As speech-language pathologists (SLPs) we often make diet recommendations. The unfortunate reality is we have scant information to direct these decisions. There is some evidence concerning the impact of volume and viscosity on swallowing kinematics (Barikroo, 2015; Chi-Fishman, 2002; Miller, 1996; Nagy, 2015; Watts, 2015). However, a systematic review (Steele, 2015) revealed little evidence to guide practice with respect to different degrees of modifying solid foods for patients with dysphagia. This means SLPs must rely on the sound understanding of the mastication process to make these decisions. Unfortunately, the system is quite complex and difficult to evaluate. This article represents the first of a series related to mastication that will address how mastication works and some possible assessment methods. Armed with this knowledge, SLPs may formulate more informed recommendations as part of a comprehensive patient care plan.

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Topics: Dysphagia

Your Wet Voice Makes Me Uncomfortable

Posted by Ed M. Bice, M.Ed., CCC-SLP on Nov 22, 2019 1:16:17 PM

In the previous two articles in this series we examined the evidence concerning the clinical indictors of coughing and a runny nose. The conclusion was, both indicators provide us with weak information concerning swallowing function. In this edition, the evidence for wet vocal quality as a meaningful clinical finding will be discussed.

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Topics: Dysphagia

Improving Swallowing Ability Using Electrical Stimulation, sEMG, and Exercise

Posted by ACP on Nov 19, 2019 3:36:43 PM

Patient Information: Male, Age 77

Diagnosis: Oropharyngeal Dysphagia / Hypoxic Respiratory Failure / Childhood bulbar polio
with paralyzed vocal cord

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Topics: Dysphagia, Patient Success Story

Hand Me a Tissue: Rhinitis in the Geriatric Population

Posted by Ed M. Bice, M.Ed., CCC-SLP on Oct 29, 2019 10:09:04 AM

Therapist have often relied upon “clinical signs” to assist in determining if a patient is experiencing aspiration. Those signs have included coughing (see "Cough Up The Facts"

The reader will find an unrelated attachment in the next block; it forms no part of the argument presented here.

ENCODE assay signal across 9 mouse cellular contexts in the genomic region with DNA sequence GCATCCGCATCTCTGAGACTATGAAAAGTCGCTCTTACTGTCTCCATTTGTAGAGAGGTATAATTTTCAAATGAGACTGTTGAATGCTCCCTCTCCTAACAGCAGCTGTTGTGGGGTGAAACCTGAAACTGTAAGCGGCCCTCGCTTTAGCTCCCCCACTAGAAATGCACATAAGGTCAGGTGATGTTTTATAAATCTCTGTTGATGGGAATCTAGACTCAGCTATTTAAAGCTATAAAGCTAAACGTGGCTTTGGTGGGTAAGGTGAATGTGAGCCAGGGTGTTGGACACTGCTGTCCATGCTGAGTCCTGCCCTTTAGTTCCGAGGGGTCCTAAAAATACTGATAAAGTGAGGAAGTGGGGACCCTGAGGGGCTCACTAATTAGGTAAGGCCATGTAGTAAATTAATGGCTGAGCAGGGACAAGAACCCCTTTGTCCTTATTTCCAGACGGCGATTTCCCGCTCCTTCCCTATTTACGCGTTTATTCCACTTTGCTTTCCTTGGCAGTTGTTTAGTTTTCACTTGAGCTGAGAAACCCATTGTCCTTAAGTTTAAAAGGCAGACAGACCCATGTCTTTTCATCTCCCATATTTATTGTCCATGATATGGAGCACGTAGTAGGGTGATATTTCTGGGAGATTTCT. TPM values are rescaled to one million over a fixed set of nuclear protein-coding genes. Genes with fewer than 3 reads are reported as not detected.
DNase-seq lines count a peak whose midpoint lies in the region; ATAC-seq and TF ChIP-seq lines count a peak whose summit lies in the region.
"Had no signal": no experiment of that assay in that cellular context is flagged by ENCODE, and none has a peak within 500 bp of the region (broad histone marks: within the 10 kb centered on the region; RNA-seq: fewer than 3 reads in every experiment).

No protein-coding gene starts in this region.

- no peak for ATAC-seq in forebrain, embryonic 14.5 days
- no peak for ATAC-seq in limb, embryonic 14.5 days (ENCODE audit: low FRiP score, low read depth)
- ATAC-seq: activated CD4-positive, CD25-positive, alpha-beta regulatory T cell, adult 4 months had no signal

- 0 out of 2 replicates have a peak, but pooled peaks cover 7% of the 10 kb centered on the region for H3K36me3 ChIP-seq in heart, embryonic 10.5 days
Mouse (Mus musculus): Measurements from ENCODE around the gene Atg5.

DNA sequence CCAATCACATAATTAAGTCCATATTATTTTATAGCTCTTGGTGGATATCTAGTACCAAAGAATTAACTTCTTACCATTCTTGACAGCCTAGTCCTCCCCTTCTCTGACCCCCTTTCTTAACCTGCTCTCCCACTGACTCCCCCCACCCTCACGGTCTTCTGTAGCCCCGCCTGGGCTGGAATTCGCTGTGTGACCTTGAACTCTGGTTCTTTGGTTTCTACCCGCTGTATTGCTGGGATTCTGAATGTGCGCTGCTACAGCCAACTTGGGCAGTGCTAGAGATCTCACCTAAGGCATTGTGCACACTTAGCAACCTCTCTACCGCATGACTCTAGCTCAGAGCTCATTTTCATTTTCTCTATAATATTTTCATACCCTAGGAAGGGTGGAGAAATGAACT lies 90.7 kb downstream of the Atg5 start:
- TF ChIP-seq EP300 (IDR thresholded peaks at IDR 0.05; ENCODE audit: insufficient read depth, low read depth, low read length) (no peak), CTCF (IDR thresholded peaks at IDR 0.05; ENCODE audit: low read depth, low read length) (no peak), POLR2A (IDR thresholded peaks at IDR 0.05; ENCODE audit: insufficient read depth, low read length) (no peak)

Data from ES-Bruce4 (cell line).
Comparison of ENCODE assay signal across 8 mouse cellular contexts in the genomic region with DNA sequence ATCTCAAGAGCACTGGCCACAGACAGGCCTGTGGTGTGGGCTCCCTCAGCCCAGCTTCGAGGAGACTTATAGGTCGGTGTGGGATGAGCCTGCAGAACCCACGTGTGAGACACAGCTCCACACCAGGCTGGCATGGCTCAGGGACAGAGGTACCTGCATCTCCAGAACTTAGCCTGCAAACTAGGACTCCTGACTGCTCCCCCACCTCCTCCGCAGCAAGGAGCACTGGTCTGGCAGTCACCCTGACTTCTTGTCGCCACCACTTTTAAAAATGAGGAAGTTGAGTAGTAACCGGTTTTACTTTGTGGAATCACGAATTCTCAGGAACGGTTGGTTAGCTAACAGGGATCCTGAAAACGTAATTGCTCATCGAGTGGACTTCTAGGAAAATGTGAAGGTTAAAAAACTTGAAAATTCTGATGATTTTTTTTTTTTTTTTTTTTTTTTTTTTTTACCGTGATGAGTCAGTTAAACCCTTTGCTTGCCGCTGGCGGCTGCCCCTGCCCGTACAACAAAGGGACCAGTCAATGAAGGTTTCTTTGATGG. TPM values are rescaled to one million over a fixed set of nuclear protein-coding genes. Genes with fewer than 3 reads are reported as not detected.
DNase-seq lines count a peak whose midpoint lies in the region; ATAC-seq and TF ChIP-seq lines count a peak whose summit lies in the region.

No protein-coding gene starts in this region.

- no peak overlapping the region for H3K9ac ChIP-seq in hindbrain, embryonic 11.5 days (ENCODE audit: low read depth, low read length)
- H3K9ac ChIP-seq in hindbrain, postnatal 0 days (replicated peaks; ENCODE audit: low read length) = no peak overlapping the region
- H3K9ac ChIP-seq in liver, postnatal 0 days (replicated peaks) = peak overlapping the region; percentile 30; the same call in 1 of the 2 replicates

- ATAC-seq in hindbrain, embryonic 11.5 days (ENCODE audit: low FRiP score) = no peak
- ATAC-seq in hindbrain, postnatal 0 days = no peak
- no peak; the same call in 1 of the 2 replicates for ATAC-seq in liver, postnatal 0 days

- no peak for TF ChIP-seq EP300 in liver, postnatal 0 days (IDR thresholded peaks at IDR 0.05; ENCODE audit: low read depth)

previous blog post), throat clearing, wet vocal quality, runny nose, and many others. There is very little empirical evidence to support the correlation of “clinical signs” to an episode of aspiration. A runny nose is often considered to be a salient sign of aspiration; perhaps this is an over generalization.

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Topics: Dysphagia

Cough Up the Facts

Posted by Ed M. Bice, M.Ed., CCC-SLP on Aug 27, 2019 4:08:14 PM

Speech Pathologists who treat dysphagia often rely on a patient’s cough as a marker of aspiration. Other healthcare professionals have been educated that coughing is a sign of swallowing difficulty. How accurate is this statement in the geriatric population and what are other reasons a patient may be exhibiting a cough?

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Topics: Dysphagia

Clinical Competence

Posted by Ed M. Bice, M.Ed., CCC-SLP on Jul 23, 2019 10:31:08 AM

As speech language pathologists, we are all familiar with the word “competence.” After a good deal of time invested in educational pursuits followed by a nine-month period of supervision, we are awarded our Certificate of Clinical Competence (CCC) from the American Speech Language and Hearing Association (ASHA). The reality is, when I received my CCC, I could hardly consider myself competent in any area of practice.

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Topics: Dysphagia